small projects :: scale

D'Angelo Studio Interior

Every project could benefit from an architect, at least that’s a belief many or most architects hold.

It doesn’t take much imagination to grasp that a team of architects (and a host of other professionals) are required to realize a school or a hospital or some other large structure.

Many understand that one might (or should) consider an architect for a house or a small business renovation, yet they might not consistently expect it. There is certainly a scalar shift between a bathroom addition and a university academic building, but architects take on both of these.

Ace Hardware Detail 1
photo (c) Skysight Photography

In this third post in a series of life as a small firm practitioner – or in my case a sole-practitioner, I am addressing the aspect of scale. (See Part 1 and Part 2)

Scale to the architect is addressed, but more importantly is the scale to those who live or work in the buildings or at least experience them in some way. People do relate differently to a house than a skyscraper. Seriously, they just do.

Dawson Res Wdw Detail

To me as a practitioner

Perception – All people can relate to anything residential and most to the small commercial projects done by my office. Most can relate to a restaurant, apartment or small retail outfit. Why? It’s because these are part of most of our normal lives. I enjoy that my buildings are closer to the size of a person than the size of… say …a battleship. I believe people can understand what’s behind my work better if they can relate to it in the first place.

Modern Farmhouse LR
photo (c) Skysight Photography

Personality – My personality is one of…control. Yes, I said it. I am so particular about my work, that I like, need, demand (you choose) to be familiar, if not intimate with all aspects of it. I am as particular about the corner details as I am the overall concept or gesture. I’ve never worked in a large office or on a very large building, but I know from fellow colleagues and friends who do that they don’t know everything about their projects. They can’t. They share the tasks with the team. I’m all for teamwork, but I have to know all of the details. I just do.

Rialto Interior
photo (c) Skysight Photography

Practical – The larger the project, the larger the set of drawings, the larger the sheet size of the drawings and the more of everything. The output of my work is typically done on 11″ x 17″ sheets during the early design phase and the construction drawings are 24” x 36” sheets. I did one project last year on 30” x 42” and that aspect was annoying. I can also lift a set of my drawings as opposed to the set(s) of drawings required for a large project that are the same size and weight as a tree trunk. In specific terms, my last few drawing sets have been as little as 5 or 6 sheets, but often closer to 30 or 40 sheets of drawings. I do have a small 350 square foot addition under construction that has 17 sheets of drawings, but that’s because of the control-freak, detail-obsessed nature of my person.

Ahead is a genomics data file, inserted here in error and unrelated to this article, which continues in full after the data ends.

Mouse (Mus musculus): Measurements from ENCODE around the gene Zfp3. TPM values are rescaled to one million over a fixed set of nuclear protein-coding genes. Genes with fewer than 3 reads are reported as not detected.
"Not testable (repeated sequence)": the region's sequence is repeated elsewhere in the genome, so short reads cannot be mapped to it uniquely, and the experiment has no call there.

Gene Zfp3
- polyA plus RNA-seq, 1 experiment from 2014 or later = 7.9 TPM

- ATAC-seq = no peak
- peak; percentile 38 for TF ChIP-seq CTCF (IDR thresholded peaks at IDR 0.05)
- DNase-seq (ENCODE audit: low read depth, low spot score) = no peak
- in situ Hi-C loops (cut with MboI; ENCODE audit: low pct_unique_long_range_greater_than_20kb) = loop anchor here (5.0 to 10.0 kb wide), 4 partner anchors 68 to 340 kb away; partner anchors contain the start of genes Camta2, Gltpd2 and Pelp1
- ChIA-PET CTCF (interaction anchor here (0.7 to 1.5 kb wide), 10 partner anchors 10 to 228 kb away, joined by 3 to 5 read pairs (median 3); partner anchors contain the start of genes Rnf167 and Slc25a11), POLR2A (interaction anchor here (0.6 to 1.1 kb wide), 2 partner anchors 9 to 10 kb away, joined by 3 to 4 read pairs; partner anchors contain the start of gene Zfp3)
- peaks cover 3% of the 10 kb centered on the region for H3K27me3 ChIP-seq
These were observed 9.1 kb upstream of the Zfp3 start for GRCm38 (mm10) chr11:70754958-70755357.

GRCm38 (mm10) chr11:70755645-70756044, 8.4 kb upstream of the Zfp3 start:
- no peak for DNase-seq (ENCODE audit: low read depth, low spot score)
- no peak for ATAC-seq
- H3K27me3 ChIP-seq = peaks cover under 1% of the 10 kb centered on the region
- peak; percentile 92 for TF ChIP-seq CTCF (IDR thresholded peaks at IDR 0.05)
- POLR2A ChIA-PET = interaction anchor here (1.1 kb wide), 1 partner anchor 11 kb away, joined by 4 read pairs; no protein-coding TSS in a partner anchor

To others who experience small projects

Comprehension – Simply put, one can see most of the space or building simply by standing in it or in front of it. This allows them to understand the whole to the parts more easily. I can’t say the average person consciously apprehends that, but it is possible. In one glance, one can get it. To do this with a large building, one has to be hundreds of yards away if not in an airplane above it.

Farmhouse Porch Addition NE

Identification – It’s always pleasant to hear comments about my work from someone when they can respond to a living space or restaurant or even just a building façade. They most likely have a living room with which they can compare qualitatively, they’ve likely been to a restaurant at least once (in some cases once a week) and I’ve never met anyone who hasn’t stood in front of a building at least once. The building is certainly bigger than they are, but it’s not necessarily bigger to other spaces that are familiar to them. It’s easy to make a comparison, assessment, then in turn a judgment.

Armburst Residence Front

Appreciation – I’ll admit my reasoning might sound backwards to some. It’s easier, in my opinion, to appreciate the work and role of a creative when one can somewhat grasp what it is they’ve done. Even I don’t understand how architects and engineers create skyscrapers and I really don’t understand architects like Gehry Partners and others who use sophisticated software like CATIA to create complex geometric structures. It’s so mysterious because it’s so far from me. Even though most of my clients don’t completely get what I do, they can begin to grasp it a bit tighter due to the reasons previously stated. That doesn’t mean they automatically think they can do it (you’re chuckling…because some do), but it isn’t far from their ability to imagine it. I can somewhat grasp how medical professionals can understand how and when to give my son antibiotics when he had strep throat, but I’ll never understand how doctors can perform brain surgery on someone using microscopic tools. I appreciate both, but the latter is too far from comprehension.

Modern Farmhouse Stair
photo (c) Skysight Photography

I had opportunities to pursue working at larger firms therefore, larger projects. I just think it’s my nature or my calling to work at this level right now. One thing I have learned is never say never.

Next topic – detail.

All work depicted (c) lee CALISTI architecture+design

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small projects :: scale

One thought on “small projects :: scale

  1. I must re-quote that “One thing I have learned is never say never”. I congratulate you for what you’ve accomplished so far. Just never say never. Got to remember that always. 🙂

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